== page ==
Vocalist-guitarist Marty Balin, co-founder of the quintessential 1960s psychedelic band Jefferson Airplane, has died at 76.
“Marty’s fans describe him as having had a substantial impact for the better of the world: One of the greatest voices of all time, a writer of songs that will never fade,” said a statement from his family.
Balin was a folk guitarist in San Francisco when he joined Paul Kantner to launch Jefferson Airplane in 1965. The iconic band established its place in ’60s heaven when acid queen Grace Slick, who joined the group two years later, belted out the psychedelic anthem “White Rabbit.”
Balin and Kantner first hit the stage at San Francisco’s soon-to-be legendary Matrix club with guitarist Jorma Kaukonen, bassist Jack Casady and drummer Slip Spence. Their trippy San Francisco sound featured distorted riffs fusing folk, rock and the blues.
“We didn’t even know what we were doing when we started doing it,” Kantner told Rolling Stone in 1970. “Looking back, all we were saying was, ‘Look, we’re having a good time.’ And nothing else.”
The band followed its 1966 debut album, “Jefferson Airplane Takes Off,” with breakthrough “Surrealistic Pillow” and “White Rabbit.” Balin co-wrote five songs on “Surrealistic Pillow,” including “Comin’ Back to Me” and “She Has Funny Cars.”
Some of Balin’s other best-known songs include “It’s No Secret,” “Today,” “Plastic Fantastic Lover,” “Share a Little Joke” and “Volunteers.”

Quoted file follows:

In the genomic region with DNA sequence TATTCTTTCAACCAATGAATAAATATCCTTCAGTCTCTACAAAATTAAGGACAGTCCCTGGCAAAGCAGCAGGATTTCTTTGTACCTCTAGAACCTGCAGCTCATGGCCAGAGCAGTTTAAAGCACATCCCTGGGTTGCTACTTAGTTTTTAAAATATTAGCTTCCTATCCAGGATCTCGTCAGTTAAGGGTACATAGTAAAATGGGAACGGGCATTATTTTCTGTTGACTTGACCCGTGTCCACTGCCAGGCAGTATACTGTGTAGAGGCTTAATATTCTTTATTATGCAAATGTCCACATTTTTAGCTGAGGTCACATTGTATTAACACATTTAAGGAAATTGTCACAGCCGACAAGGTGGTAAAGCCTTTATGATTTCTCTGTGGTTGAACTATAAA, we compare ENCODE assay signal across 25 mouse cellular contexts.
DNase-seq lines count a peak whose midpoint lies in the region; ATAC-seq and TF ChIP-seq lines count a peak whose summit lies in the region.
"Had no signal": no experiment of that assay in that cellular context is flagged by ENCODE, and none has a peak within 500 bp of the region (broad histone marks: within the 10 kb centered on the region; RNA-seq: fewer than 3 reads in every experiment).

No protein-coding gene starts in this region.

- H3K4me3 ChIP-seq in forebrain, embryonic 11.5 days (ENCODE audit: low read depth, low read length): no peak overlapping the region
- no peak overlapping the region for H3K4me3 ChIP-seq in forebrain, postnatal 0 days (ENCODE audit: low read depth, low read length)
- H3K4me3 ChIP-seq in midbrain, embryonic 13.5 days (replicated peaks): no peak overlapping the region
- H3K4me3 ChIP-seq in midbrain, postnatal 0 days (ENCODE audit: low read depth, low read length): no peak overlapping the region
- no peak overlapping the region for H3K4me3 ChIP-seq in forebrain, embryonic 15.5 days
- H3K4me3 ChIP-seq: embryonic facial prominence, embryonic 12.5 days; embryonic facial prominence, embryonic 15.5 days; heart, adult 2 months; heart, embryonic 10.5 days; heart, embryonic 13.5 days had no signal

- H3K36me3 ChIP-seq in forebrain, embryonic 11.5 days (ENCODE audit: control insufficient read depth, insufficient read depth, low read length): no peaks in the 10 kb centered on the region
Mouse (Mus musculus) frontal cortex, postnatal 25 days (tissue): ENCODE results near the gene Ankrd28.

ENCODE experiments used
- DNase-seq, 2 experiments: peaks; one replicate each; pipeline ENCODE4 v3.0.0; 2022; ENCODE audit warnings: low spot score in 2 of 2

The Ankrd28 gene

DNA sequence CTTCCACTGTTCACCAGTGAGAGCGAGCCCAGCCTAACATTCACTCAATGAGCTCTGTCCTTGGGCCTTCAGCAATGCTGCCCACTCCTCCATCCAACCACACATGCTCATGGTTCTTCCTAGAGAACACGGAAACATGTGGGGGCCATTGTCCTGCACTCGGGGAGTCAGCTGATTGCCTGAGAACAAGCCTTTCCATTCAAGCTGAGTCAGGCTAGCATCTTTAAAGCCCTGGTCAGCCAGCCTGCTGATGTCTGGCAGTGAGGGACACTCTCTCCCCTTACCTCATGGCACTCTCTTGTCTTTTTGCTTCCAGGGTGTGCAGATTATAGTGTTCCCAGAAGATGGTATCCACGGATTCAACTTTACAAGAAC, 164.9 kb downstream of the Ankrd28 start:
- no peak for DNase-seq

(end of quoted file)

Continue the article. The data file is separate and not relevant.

Balin’s tenor fused eerily with Slick’s powerful voice for a unique, unforgettable sound.
The Airplane was the go-to ’60s band, appearing at San Francisco’s 1967 Human Be-In in Golden Gate Park, Woodstock, the Monterey Pop Festival and the infamous Altamont concert in 1969, where four people died.
Balin quit a year after Altamont, but officially rejoined the band in 1974, when it had evolved into Jefferson Starship with a more commercial sound. Balin proved he still had his mojo with the major hit “Miracles” on the “Red Octopus” album in 1975.
Jefferson Airplane was inducted into the Rock and Roll Hall of Fame in 1996.
Two years ago, Balin had open heart surgery at Mount Sinai Beth Israel Hospital in Manhattan. He later sued for malpractice, claiming the operation caused him damage including a paralyzed vocal cord, according to Rolling Stone.
Balin is survived by his wife, two daughters and two stepdaughters. There was no immediate information on funeral services.
Tributes from musicians and fans flooded Twitter.